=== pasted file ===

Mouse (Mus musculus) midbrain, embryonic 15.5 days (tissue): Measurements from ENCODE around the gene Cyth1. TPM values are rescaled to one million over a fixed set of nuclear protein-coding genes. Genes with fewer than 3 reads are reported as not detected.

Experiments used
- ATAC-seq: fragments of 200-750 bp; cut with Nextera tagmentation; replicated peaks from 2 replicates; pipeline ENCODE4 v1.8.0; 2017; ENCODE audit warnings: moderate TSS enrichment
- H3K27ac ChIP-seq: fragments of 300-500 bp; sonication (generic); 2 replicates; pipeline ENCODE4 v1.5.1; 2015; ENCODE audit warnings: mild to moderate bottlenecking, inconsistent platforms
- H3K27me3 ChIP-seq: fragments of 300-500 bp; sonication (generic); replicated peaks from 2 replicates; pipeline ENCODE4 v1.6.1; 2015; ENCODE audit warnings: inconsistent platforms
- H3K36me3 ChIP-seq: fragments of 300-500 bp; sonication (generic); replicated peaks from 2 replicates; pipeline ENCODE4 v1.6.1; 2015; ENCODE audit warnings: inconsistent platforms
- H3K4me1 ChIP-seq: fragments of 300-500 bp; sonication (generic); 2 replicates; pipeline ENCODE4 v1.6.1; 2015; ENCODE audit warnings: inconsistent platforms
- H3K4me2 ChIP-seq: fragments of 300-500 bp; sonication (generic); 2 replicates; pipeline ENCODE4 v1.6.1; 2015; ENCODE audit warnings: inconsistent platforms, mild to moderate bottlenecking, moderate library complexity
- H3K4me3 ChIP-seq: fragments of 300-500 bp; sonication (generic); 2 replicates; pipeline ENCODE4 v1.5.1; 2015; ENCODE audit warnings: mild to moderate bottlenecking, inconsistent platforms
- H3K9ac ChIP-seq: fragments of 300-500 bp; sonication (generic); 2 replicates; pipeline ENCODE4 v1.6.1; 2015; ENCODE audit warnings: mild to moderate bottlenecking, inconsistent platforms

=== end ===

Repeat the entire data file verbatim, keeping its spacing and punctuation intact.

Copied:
Mouse (Mus musculus) midbrain, embryonic 15.5 days (tissue): Measurements from ENCODE around the gene Cyth1. TPM values are rescaled to one million over a fixed set of nuclear protein-coding genes. Genes with fewer than 3 reads are reported as not detected.

Experiments used
- ATAC-seq: fragments of 200-750 bp; cut with Nextera tagmentation; replicated peaks from 2 replicates; pipeline ENCODE4 v1.8.0; 2017; ENCODE audit warnings: moderate TSS enrichment
- H3K27ac ChIP-seq: fragments of 300-500 bp; sonication (generic); 2 replicates; pipeline ENCODE4 v1.5.1; 2015; ENCODE audit warnings: mild to moderate bottlenecking, inconsistent platforms
- H3K27me3 ChIP-seq: fragments of 300-500 bp; sonication (generic); replicated peaks from 2 replicates; pipeline ENCODE4 v1.6.1; 2015; ENCODE audit warnings: inconsistent platforms
- H3K36me3 ChIP-seq: fragments of 300-500 bp; sonication (generic); replicated peaks from 2 replicates; pipeline ENCODE4 v1.6.1; 2015; ENCODE audit warnings: inconsistent platforms
- H3K4me1 ChIP-seq: fragments of 300-500 bp; sonication (generic); 2 replicates; pipeline ENCODE4 v1.6.1; 2015; ENCODE audit warnings: inconsistent platforms
- H3K4me2 ChIP-seq: fragments of 300-500 bp; sonication (generic); 2 replicates; pipeline ENCODE4 v1.6.1; 2015; ENCODE audit warnings: inconsistent platforms, mild to moderate bottlenecking, moderate library complexity
- H3K4me3 ChIP-seq: fragments of 300-500 bp; sonication (generic); 2 replicates; pipeline ENCODE4 v1.5.1; 2015; ENCODE audit warnings: mild to moderate bottlenecking, inconsistent platforms
- H3K9ac ChIP-seq: fragments of 300-500 bp; sonication (generic); 2 replicates; pipeline ENCODE4 v1.6.1; 2015; ENCODE audit warnings: mild to moderate bottlenecking, inconsistent platforms